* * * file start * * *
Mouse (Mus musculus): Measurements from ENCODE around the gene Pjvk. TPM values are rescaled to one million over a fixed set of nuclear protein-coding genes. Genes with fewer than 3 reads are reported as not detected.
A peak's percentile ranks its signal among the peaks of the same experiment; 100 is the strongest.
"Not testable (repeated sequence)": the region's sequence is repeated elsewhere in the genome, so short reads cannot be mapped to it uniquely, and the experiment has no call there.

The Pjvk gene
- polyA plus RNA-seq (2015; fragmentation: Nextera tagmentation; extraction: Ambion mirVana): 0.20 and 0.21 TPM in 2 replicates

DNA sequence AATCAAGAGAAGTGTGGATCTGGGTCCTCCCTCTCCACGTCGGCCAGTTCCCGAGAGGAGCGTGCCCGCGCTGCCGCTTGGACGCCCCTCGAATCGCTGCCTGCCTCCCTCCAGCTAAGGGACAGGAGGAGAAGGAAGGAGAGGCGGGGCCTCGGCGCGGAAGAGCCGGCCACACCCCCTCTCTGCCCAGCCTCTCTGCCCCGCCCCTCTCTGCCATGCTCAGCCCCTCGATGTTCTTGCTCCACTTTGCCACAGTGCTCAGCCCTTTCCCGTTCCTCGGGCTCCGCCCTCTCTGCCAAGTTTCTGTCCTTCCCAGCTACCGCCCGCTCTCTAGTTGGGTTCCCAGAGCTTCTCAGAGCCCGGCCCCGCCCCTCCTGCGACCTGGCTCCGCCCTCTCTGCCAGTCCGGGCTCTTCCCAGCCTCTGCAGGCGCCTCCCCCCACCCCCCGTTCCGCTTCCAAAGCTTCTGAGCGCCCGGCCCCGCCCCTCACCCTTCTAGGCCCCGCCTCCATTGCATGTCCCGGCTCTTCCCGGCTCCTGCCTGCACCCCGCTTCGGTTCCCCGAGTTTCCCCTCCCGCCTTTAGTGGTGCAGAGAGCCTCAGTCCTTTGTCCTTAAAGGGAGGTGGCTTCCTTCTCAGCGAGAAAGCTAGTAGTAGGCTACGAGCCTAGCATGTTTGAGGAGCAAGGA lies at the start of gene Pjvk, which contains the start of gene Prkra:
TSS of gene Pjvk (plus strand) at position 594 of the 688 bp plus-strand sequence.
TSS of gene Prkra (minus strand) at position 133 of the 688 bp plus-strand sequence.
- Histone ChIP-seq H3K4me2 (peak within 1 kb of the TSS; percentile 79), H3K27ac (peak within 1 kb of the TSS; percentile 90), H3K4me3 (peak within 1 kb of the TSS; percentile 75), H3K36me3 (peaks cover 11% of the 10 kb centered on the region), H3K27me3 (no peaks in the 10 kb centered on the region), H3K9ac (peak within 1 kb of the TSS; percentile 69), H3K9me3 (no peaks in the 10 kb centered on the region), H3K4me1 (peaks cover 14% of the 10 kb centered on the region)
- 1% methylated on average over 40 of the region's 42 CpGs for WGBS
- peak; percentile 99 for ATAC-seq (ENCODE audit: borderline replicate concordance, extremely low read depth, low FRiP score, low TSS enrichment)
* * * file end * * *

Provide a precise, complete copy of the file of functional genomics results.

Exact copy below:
Mouse (Mus musculus): Measurements from ENCODE around the gene Pjvk. TPM values are rescaled to one million over a fixed set of nuclear protein-coding genes. Genes with fewer than 3 reads are reported as not detected.
A peak's percentile ranks its signal among the peaks of the same experiment; 100 is the strongest.
"Not testable (repeated sequence)": the region's sequence is repeated elsewhere in the genome, so short reads cannot be mapped to it uniquely, and the experiment has no call there.

The Pjvk gene
- polyA plus RNA-seq (2015; fragmentation: Nextera tagmentation; extraction: Ambion mirVana): 0.20 and 0.21 TPM in 2 replicates

DNA sequence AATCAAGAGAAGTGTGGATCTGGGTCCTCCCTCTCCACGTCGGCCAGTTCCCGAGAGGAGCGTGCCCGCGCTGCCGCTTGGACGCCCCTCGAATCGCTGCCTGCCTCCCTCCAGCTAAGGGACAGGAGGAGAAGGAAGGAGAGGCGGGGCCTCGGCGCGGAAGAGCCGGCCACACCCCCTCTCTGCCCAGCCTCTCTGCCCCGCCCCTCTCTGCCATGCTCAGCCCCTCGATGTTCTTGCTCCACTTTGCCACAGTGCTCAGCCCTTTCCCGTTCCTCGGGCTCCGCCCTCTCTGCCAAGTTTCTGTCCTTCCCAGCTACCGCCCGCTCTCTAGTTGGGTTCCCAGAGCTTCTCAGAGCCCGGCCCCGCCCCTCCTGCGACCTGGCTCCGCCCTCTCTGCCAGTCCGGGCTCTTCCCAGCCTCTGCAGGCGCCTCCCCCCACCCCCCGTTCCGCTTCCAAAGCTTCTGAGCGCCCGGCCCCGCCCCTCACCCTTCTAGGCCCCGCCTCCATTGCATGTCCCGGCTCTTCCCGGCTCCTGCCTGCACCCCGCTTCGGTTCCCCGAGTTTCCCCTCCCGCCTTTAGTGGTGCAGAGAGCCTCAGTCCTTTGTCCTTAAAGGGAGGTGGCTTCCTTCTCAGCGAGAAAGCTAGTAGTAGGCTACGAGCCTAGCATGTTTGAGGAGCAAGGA lies at the start of gene Pjvk, which contains the start of gene Prkra:
TSS of gene Pjvk (plus strand) at position 594 of the 688 bp plus-strand sequence.
TSS of gene Prkra (minus strand) at position 133 of the 688 bp plus-strand sequence.
- Histone ChIP-seq H3K4me2 (peak within 1 kb of the TSS; percentile 79), H3K27ac (peak within 1 kb of the TSS; percentile 90), H3K4me3 (peak within 1 kb of the TSS; percentile 75), H3K36me3 (peaks cover 11% of the 10 kb centered on the region), H3K27me3 (no peaks in the 10 kb centered on the region), H3K9ac (peak within 1 kb of the TSS; percentile 69), H3K9me3 (no peaks in the 10 kb centered on the region), H3K4me1 (peaks cover 14% of the 10 kb centered on the region)
- 1% methylated on average over 40 of the region's 42 CpGs for WGBS
- peak; percentile 99 for ATAC-seq (ENCODE audit: borderline replicate concordance, extremely low read depth, low FRiP score, low TSS enrichment)